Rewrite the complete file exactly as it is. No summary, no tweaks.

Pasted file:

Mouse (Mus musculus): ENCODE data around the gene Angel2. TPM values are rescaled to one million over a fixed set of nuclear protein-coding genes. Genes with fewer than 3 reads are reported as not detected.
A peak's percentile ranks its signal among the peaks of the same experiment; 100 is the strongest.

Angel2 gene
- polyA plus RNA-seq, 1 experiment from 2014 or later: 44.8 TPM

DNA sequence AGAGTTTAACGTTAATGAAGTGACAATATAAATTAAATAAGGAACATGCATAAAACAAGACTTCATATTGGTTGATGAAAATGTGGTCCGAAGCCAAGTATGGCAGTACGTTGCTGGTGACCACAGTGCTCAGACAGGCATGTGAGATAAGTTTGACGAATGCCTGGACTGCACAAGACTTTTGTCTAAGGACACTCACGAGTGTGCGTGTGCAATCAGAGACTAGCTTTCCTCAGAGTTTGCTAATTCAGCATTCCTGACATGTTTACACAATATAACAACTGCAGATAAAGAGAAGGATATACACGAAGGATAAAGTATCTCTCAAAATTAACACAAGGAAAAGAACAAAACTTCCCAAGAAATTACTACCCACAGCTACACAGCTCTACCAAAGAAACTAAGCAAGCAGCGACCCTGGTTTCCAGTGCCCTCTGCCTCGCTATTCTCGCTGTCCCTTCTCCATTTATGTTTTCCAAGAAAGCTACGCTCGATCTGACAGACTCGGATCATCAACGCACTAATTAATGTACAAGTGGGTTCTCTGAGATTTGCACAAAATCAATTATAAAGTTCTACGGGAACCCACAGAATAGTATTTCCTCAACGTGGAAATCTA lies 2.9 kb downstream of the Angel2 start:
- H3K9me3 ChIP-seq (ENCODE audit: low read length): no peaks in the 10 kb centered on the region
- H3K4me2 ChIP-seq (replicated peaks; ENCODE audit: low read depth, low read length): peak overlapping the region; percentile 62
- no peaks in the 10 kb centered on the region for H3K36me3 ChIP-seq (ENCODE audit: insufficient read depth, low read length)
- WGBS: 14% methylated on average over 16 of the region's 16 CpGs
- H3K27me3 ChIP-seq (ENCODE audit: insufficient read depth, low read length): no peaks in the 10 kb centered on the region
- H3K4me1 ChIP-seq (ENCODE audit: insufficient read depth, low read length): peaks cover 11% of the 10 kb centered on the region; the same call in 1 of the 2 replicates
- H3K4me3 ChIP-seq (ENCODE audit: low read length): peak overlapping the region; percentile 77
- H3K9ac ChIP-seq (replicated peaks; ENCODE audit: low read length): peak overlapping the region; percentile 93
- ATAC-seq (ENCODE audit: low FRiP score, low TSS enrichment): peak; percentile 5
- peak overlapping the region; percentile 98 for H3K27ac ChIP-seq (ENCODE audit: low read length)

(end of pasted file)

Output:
Mouse (Mus musculus): ENCODE data around the gene Angel2. TPM values are rescaled to one million over a fixed set of nuclear protein-coding genes. Genes with fewer than 3 reads are reported as not detected.
A peak's percentile ranks its signal among the peaks of the same experiment; 100 is the strongest.

Angel2 gene
- polyA plus RNA-seq, 1 experiment from 2014 or later: 44.8 TPM

DNA sequence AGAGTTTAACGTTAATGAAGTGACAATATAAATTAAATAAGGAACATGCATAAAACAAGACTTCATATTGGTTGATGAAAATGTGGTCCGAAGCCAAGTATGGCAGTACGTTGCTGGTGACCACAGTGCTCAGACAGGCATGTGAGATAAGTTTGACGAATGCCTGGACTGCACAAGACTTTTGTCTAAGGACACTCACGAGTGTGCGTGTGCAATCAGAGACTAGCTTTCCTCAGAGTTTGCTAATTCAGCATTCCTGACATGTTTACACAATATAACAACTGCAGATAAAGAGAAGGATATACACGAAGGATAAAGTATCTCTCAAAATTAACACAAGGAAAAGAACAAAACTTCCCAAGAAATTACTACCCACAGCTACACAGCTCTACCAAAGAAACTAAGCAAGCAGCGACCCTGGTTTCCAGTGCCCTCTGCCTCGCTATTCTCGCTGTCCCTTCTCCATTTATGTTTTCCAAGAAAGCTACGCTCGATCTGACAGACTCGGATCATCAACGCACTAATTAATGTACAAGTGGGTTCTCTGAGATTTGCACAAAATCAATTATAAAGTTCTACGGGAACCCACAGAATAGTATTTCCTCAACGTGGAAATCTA lies 2.9 kb downstream of the Angel2 start:
- H3K9me3 ChIP-seq (ENCODE audit: low read length): no peaks in the 10 kb centered on the region
- H3K4me2 ChIP-seq (replicated peaks; ENCODE audit: low read depth, low read length): peak overlapping the region; percentile 62
- no peaks in the 10 kb centered on the region for H3K36me3 ChIP-seq (ENCODE audit: insufficient read depth, low read length)
- WGBS: 14% methylated on average over 16 of the region's 16 CpGs
- H3K27me3 ChIP-seq (ENCODE audit: insufficient read depth, low read length): no peaks in the 10 kb centered on the region
- H3K4me1 ChIP-seq (ENCODE audit: insufficient read depth, low read length): peaks cover 11% of the 10 kb centered on the region; the same call in 1 of the 2 replicates
- H3K4me3 ChIP-seq (ENCODE audit: low read length): peak overlapping the region; percentile 77
- H3K9ac ChIP-seq (replicated peaks; ENCODE audit: low read length): peak overlapping the region; percentile 93
- ATAC-seq (ENCODE audit: low FRiP score, low TSS enrichment): peak; percentile 5
- peak overlapping the region; percentile 98 for H3K27ac ChIP-seq (ENCODE audit: low read length)